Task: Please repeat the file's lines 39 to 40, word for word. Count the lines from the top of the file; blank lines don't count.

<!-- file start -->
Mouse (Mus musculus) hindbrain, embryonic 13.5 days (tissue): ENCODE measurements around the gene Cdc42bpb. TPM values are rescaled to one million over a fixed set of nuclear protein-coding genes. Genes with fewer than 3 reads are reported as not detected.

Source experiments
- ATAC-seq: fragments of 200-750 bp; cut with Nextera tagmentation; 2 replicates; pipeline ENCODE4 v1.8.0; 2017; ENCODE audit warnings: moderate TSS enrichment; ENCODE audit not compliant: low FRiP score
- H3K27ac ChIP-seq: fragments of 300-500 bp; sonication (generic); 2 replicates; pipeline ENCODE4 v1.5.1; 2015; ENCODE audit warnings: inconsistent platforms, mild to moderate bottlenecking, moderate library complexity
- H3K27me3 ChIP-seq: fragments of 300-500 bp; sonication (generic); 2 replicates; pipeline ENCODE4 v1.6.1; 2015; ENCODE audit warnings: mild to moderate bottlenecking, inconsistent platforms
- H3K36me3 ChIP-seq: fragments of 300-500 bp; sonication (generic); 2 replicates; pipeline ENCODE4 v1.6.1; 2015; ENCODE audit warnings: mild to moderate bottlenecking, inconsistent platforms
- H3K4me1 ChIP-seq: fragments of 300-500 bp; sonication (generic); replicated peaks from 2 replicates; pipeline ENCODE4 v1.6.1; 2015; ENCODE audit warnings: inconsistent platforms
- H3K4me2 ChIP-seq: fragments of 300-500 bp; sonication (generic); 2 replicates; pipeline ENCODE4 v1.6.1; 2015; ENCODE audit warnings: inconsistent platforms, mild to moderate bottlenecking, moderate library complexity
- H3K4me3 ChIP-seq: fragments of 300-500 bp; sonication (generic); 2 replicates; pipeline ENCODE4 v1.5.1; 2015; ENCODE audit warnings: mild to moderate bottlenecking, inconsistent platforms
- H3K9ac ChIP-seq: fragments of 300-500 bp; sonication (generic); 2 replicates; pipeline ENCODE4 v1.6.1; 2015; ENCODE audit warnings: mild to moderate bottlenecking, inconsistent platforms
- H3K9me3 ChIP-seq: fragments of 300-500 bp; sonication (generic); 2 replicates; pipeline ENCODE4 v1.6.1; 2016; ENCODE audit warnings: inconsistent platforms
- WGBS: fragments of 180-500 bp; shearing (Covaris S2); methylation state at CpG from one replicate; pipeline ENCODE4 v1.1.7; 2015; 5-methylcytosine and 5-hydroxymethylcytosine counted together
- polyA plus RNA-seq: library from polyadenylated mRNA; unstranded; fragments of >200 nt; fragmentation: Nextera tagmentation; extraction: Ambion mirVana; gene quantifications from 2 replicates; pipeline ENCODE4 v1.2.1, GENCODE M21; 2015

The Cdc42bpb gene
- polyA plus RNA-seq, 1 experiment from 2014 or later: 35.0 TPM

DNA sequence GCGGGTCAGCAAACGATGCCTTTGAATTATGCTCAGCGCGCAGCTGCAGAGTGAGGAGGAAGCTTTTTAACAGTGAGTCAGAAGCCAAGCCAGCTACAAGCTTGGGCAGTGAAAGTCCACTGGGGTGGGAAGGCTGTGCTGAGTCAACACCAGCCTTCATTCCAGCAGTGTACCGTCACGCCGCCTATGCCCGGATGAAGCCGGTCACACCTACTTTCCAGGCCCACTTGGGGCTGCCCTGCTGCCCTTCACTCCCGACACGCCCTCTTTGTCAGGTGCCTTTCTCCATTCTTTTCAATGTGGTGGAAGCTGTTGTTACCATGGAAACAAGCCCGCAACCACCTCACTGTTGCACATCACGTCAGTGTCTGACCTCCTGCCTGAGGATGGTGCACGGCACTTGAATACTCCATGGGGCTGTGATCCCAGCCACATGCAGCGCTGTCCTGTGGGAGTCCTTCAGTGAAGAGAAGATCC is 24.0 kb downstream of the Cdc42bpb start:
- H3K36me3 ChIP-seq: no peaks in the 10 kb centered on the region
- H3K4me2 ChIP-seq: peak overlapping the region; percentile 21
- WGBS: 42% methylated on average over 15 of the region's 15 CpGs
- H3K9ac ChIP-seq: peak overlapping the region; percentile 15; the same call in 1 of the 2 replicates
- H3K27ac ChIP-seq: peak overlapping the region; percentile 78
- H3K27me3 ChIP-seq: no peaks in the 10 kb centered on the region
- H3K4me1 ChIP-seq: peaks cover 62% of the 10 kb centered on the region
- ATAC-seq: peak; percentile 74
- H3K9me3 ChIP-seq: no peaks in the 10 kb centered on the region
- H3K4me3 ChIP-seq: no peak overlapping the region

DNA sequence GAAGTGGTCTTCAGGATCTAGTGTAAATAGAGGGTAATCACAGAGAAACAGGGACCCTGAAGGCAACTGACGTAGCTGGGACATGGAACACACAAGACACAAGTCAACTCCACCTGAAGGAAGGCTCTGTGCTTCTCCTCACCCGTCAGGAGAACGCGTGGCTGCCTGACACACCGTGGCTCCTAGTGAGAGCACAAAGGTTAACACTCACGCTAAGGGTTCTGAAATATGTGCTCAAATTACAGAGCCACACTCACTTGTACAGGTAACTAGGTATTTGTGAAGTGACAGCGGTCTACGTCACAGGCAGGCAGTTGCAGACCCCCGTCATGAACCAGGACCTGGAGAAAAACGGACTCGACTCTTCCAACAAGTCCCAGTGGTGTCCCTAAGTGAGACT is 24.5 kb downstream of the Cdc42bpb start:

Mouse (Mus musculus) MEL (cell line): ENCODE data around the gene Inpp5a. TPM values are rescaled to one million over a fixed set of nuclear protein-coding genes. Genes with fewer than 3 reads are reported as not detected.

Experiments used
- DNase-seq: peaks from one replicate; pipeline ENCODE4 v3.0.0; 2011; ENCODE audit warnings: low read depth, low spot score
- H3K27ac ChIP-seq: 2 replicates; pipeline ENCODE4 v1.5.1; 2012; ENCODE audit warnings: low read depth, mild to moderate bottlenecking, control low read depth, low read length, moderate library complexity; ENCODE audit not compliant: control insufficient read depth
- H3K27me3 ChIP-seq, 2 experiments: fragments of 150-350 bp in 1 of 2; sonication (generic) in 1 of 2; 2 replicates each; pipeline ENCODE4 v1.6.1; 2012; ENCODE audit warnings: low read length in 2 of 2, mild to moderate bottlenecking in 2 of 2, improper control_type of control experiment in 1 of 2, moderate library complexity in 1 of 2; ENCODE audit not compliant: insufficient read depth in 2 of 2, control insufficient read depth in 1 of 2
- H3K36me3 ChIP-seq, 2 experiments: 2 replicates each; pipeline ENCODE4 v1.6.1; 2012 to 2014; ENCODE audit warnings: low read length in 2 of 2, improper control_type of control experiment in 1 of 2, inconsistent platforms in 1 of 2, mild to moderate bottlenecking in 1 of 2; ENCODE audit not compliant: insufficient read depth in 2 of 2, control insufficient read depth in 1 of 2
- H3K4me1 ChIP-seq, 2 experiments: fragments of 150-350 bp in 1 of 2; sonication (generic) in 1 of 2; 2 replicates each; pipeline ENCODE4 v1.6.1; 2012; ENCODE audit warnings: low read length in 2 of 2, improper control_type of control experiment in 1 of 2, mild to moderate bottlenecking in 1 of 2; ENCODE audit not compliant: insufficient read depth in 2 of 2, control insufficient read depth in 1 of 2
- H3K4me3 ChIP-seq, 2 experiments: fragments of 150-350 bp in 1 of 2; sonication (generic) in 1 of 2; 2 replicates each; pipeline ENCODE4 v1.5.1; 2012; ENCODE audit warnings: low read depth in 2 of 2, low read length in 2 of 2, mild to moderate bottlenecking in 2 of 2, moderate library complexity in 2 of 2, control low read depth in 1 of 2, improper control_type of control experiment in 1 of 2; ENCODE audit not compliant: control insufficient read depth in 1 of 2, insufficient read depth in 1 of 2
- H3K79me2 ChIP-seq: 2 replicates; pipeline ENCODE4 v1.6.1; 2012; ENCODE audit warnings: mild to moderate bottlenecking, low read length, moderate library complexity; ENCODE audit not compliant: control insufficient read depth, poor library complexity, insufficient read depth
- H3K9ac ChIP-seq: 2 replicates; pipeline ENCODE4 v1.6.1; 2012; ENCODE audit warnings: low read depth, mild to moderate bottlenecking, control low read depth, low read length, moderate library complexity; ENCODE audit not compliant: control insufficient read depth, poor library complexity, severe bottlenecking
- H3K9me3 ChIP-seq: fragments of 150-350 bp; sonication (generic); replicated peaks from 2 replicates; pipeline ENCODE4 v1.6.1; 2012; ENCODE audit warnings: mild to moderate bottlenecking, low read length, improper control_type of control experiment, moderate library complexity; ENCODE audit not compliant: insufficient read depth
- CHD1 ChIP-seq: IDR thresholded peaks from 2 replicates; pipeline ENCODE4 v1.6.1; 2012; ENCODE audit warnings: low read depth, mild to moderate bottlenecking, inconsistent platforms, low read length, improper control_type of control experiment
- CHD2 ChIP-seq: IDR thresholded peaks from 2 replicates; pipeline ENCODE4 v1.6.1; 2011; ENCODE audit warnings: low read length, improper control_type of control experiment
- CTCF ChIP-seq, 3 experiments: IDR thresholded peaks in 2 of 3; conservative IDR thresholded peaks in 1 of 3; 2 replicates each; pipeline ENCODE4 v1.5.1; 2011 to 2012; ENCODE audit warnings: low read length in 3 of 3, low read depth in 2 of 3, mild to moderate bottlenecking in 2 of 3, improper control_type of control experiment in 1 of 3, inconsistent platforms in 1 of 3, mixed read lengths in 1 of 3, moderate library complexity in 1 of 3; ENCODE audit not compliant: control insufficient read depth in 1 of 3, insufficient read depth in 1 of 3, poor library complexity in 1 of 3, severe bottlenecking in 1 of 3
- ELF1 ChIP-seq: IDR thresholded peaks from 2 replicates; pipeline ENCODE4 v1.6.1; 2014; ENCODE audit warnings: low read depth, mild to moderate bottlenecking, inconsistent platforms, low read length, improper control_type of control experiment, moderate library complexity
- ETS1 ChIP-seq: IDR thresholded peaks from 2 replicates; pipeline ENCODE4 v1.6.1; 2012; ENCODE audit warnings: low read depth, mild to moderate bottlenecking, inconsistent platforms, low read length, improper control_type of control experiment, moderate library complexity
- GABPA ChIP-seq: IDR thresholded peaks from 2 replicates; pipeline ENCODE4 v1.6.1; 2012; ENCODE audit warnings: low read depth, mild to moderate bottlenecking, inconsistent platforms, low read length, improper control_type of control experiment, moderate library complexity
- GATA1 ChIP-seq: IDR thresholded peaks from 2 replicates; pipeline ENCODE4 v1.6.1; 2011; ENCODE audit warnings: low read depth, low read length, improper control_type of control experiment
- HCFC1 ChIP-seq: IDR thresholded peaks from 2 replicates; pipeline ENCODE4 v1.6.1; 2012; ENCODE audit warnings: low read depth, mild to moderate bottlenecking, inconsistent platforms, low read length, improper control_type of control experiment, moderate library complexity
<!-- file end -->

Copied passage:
- CHD1 ChIP-seq: IDR thresholded peaks from 2 replicates; pipeline ENCODE4 v1.6.1; 2012; ENCODE audit warnings: low read depth, mild to moderate bottlenecking, inconsistent platforms, low read length, improper control_type of control experiment
- CHD2 ChIP-seq: IDR thresholded peaks from 2 replicates; pipeline ENCODE4 v1.6.1; 2011; ENCODE audit warnings: low read length, improper control_type of control experiment